Let your dachshund show you what they were bred to do!
The purpose of the CKC Earthdog Tests is to promote, preserve and recognize the working characteristics of Dachshunds and those Terrier breeds that were bred to go to ground on quarry such as Fox, Badger, Otter and bolt, bay or draw the quarry.
Dachshunds and many terrier breeds were developed to hunt vermin such as rats, foxes, badgers, often perusing them into their dens (going to ground) to dispatch or ‘bolt’ them – chase them out of their hiding places. In modern times, these game little dogs have fewer opportunities to practice their craft and can get into trouble by attempting to go to ground in the back of the sofa.
Earthdog is meant to enhance and test the natural abilities of these spirited dogs using constructed dens with live quarry. Judges lay a scent trail using ‘rat tea’, a liquid created by steeping soiled rat bedding in water. Then they lay liners (three-sided tunnels) over the trail and cover them with tarps, plywood, earth and branches for a natural look.
The scent trail has to be laid at the beginning of each test day, so the liners need to be relatively easy to move. Some enthusiasts have more permanent tunnels covered by real mounds of earth – it all depends on how much digging you want to do. Rats (the quarry) are placed in a cage behind a set of bars at the end of the tunnel.
Handlers bring their dogs to the scent trail that will lead them to the den and release the dog with a short command; then it is up to the dog to find the den entrance, negotiate the tunnels and find the quarry. The dogs are expected to ‘work’ the quarry for 30 seconds to begin with; as they get more experienced, they are expected to work for longer periods of time. The Canadian Kennel Club Earthdog Test rules define work “as barking, growling, digging, or any other form of activity which, in the Judges opinion, indicates the dog’s keen interest in the quarry.”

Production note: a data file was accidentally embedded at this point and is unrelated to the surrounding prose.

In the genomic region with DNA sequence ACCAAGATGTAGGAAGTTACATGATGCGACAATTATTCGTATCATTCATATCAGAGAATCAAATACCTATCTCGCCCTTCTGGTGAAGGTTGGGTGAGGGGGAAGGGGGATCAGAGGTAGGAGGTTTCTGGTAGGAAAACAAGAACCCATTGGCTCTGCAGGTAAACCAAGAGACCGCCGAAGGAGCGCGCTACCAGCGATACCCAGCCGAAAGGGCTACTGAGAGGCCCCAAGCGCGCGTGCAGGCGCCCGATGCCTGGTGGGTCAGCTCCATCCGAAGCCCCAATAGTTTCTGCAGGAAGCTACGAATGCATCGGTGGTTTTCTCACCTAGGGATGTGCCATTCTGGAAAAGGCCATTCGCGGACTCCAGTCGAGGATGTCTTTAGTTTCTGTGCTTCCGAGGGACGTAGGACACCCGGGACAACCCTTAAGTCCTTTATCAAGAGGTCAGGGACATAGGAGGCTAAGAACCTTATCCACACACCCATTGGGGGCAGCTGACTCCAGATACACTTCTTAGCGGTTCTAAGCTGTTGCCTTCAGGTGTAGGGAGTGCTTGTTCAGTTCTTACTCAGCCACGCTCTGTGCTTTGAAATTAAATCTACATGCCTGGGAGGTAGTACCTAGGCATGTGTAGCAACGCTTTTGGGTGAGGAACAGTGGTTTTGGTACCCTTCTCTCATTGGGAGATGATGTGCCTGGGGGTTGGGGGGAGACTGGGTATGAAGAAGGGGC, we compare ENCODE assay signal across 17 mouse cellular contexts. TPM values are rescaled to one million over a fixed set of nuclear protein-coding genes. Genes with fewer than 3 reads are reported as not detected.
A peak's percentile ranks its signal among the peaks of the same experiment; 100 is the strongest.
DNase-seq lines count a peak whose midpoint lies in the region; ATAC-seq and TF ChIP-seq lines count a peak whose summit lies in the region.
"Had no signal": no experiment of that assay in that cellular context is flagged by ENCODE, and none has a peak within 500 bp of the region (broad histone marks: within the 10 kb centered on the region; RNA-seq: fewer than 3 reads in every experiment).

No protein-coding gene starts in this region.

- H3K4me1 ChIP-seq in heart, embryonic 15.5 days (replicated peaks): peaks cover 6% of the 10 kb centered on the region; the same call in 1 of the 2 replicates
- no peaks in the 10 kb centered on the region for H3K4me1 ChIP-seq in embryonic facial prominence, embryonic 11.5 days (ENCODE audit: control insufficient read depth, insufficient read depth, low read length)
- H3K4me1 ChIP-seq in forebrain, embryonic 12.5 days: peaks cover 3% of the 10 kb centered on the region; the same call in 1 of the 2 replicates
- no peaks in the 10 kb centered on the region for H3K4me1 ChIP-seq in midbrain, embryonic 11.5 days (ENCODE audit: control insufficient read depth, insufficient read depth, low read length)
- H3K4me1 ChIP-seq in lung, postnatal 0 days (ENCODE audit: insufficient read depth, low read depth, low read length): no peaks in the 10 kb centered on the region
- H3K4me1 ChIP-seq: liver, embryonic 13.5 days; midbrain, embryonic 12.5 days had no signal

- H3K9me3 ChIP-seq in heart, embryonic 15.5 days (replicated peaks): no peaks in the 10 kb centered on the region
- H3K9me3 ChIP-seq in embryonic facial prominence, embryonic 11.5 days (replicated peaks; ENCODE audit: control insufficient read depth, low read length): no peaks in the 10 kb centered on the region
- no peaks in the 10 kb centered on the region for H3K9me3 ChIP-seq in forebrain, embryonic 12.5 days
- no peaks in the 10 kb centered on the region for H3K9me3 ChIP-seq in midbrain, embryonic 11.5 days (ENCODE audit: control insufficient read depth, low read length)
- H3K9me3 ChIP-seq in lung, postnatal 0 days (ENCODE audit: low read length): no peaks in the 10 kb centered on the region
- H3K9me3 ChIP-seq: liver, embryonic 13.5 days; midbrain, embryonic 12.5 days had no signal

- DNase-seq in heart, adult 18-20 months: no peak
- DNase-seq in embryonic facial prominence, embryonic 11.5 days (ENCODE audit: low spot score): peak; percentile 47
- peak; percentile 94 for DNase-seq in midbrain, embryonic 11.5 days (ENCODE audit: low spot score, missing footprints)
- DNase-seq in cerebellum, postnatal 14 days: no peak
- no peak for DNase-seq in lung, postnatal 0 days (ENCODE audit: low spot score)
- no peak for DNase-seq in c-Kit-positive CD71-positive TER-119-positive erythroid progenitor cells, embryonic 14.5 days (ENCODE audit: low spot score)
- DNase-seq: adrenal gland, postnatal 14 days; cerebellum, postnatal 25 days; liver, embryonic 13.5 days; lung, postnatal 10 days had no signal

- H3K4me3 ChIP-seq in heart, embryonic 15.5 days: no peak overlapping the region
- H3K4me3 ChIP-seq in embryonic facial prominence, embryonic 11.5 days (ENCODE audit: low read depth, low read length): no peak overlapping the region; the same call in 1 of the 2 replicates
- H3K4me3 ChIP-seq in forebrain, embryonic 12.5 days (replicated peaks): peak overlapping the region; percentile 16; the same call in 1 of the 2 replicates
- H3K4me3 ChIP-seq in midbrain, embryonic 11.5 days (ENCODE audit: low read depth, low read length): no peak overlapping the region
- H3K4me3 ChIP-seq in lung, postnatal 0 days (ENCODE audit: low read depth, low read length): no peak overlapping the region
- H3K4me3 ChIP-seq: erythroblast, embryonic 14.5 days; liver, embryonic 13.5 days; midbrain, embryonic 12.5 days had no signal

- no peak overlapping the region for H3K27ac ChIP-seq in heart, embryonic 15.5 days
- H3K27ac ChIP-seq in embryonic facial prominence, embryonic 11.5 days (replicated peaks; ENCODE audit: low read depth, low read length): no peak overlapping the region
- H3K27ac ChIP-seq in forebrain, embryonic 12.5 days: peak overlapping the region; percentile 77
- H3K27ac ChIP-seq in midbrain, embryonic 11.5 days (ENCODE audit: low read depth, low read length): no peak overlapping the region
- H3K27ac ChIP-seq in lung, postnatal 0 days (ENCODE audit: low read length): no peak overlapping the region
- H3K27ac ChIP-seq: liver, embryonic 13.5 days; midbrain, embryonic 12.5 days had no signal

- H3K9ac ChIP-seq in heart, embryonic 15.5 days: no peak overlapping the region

Before anybody gets upset about the rats, let me assure you that they are well treated and cared for. The area where the rats are placed in the den is carefully constructed so the dogs can see and smell the rats, but cannot touch them. Like a cat taunting a dog from a fence post, the rats soon learn they are safe. In Alberta, either gerbils or mice are used as there are no rats here.
Who can participate?
Dachshunds, as well as Group 4 terriers and terriers on the Miscellaneous list seeking eligibility for Group 4, that are small enough to fit in the 22.86×22.86 centimeters (nine-inch) liner.
Earthdog is a safe sport for dogs, rats and people.
You can make your own den to practice with by using PVC pipe or cardboard Sonotubes® available at building-supply stores, tubes from carpet stores, etc. Give your dog time to get used to the tunnels and allow the instinct to surface. Dogs need to learn to follow the scent trail and also need to reliably come when called.
Levels of Difficulty:
Introduction to Quarry is a simple instinct test using a den that consists of a straight line and one turn to get to the quarry. The dog has two minutes to enter the den and find the quarry, then has to work the quarry for 30 seconds. The dens get more complicated as the dogs become more proficient at their job.
A Master Earthdog den has a false entrance and a correct entrance, and a few obstacles such as narrowing of the walls and a “roller”, a bit of PVC pipe that moves. The dog must find the quarry, then the quarry is removed and placed in another area of the den and the dog must find it again. At this level, dogs are expected to work with others that are picked by random draw. The first dog to find the hidden den entrance is allowed to work the den first while the other dog waits in a tie-out. The dogs cannot be aggressive and must ‘honour’ – allow the other dog to work without undue fuss.
You need a Dachshund or small terrier, some tunnels, a rat or two, and a strong back since you’ll be doing a lot of digging.
CKC titles to earn:
Junior Earthdog (JE)
Senior Earthdog (SE)
Master Earthdog (ME)